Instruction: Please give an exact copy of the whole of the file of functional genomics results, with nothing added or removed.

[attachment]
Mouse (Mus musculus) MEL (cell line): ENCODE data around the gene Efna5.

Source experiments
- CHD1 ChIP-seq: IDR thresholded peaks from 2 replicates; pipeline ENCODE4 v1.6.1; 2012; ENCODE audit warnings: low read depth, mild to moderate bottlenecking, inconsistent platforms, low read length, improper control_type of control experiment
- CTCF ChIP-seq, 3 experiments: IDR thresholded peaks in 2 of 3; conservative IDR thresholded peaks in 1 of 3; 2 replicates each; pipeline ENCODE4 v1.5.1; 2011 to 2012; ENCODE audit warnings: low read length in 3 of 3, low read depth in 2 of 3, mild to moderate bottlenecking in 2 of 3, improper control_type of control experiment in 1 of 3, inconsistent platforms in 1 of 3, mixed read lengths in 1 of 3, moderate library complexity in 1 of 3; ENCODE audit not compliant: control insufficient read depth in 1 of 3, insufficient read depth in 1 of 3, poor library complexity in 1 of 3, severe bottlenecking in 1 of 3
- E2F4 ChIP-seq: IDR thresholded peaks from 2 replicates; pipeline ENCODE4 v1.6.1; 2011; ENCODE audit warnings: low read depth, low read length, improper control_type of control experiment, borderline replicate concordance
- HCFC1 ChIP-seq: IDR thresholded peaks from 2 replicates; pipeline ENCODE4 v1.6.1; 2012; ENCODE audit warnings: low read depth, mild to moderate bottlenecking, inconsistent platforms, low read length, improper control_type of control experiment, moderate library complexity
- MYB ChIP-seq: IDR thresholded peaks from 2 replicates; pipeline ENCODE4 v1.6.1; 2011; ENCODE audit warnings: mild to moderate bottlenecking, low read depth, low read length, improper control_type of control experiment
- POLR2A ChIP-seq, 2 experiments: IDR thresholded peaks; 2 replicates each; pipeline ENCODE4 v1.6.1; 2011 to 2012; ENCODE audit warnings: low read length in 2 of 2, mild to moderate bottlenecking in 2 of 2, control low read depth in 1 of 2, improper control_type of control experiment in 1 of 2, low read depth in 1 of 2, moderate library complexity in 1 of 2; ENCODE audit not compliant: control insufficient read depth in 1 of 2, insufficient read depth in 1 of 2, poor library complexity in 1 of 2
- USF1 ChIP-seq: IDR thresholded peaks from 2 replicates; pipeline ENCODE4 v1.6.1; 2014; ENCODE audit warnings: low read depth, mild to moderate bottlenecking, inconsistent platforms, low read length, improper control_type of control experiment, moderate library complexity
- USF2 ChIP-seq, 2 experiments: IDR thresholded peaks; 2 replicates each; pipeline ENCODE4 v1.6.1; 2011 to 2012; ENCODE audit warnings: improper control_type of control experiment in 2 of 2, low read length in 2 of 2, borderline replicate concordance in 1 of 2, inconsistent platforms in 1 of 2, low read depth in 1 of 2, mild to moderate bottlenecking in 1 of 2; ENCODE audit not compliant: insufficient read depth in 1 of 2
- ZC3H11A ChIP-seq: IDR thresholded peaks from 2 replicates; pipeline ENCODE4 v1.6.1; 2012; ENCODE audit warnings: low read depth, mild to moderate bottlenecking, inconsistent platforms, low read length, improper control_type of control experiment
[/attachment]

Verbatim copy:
Mouse (Mus musculus) MEL (cell line): ENCODE data around the gene Efna5.

Source experiments
- CHD1 ChIP-seq: IDR thresholded peaks from 2 replicates; pipeline ENCODE4 v1.6.1; 2012; ENCODE audit warnings: low read depth, mild to moderate bottlenecking, inconsistent platforms, low read length, improper control_type of control experiment
- CTCF ChIP-seq, 3 experiments: IDR thresholded peaks in 2 of 3; conservative IDR thresholded peaks in 1 of 3; 2 replicates each; pipeline ENCODE4 v1.5.1; 2011 to 2012; ENCODE audit warnings: low read length in 3 of 3, low read depth in 2 of 3, mild to moderate bottlenecking in 2 of 3, improper control_type of control experiment in 1 of 3, inconsistent platforms in 1 of 3, mixed read lengths in 1 of 3, moderate library complexity in 1 of 3; ENCODE audit not compliant: control insufficient read depth in 1 of 3, insufficient read depth in 1 of 3, poor library complexity in 1 of 3, severe bottlenecking in 1 of 3
- E2F4 ChIP-seq: IDR thresholded peaks from 2 replicates; pipeline ENCODE4 v1.6.1; 2011; ENCODE audit warnings: low read depth, low read length, improper control_type of control experiment, borderline replicate concordance
- HCFC1 ChIP-seq: IDR thresholded peaks from 2 replicates; pipeline ENCODE4 v1.6.1; 2012; ENCODE audit warnings: low read depth, mild to moderate bottlenecking, inconsistent platforms, low read length, improper control_type of control experiment, moderate library complexity
- MYB ChIP-seq: IDR thresholded peaks from 2 replicates; pipeline ENCODE4 v1.6.1; 2011; ENCODE audit warnings: mild to moderate bottlenecking, low read depth, low read length, improper control_type of control experiment
- POLR2A ChIP-seq, 2 experiments: IDR thresholded peaks; 2 replicates each; pipeline ENCODE4 v1.6.1; 2011 to 2012; ENCODE audit warnings: low read length in 2 of 2, mild to moderate bottlenecking in 2 of 2, control low read depth in 1 of 2, improper control_type of control experiment in 1 of 2, low read depth in 1 of 2, moderate library complexity in 1 of 2; ENCODE audit not compliant: control insufficient read depth in 1 of 2, insufficient read depth in 1 of 2, poor library complexity in 1 of 2
- USF1 ChIP-seq: IDR thresholded peaks from 2 replicates; pipeline ENCODE4 v1.6.1; 2014; ENCODE audit warnings: low read depth, mild to moderate bottlenecking, inconsistent platforms, low read length, improper control_type of control experiment, moderate library complexity
- USF2 ChIP-seq, 2 experiments: IDR thresholded peaks; 2 replicates each; pipeline ENCODE4 v1.6.1; 2011 to 2012; ENCODE audit warnings: improper control_type of control experiment in 2 of 2, low read length in 2 of 2, borderline replicate concordance in 1 of 2, inconsistent platforms in 1 of 2, low read depth in 1 of 2, mild to moderate bottlenecking in 1 of 2; ENCODE audit not compliant: insufficient read depth in 1 of 2
- ZC3H11A ChIP-seq: IDR thresholded peaks from 2 replicates; pipeline ENCODE4 v1.6.1; 2012; ENCODE audit warnings: low read depth, mild to moderate bottlenecking, inconsistent platforms, low read length, improper control_type of control experiment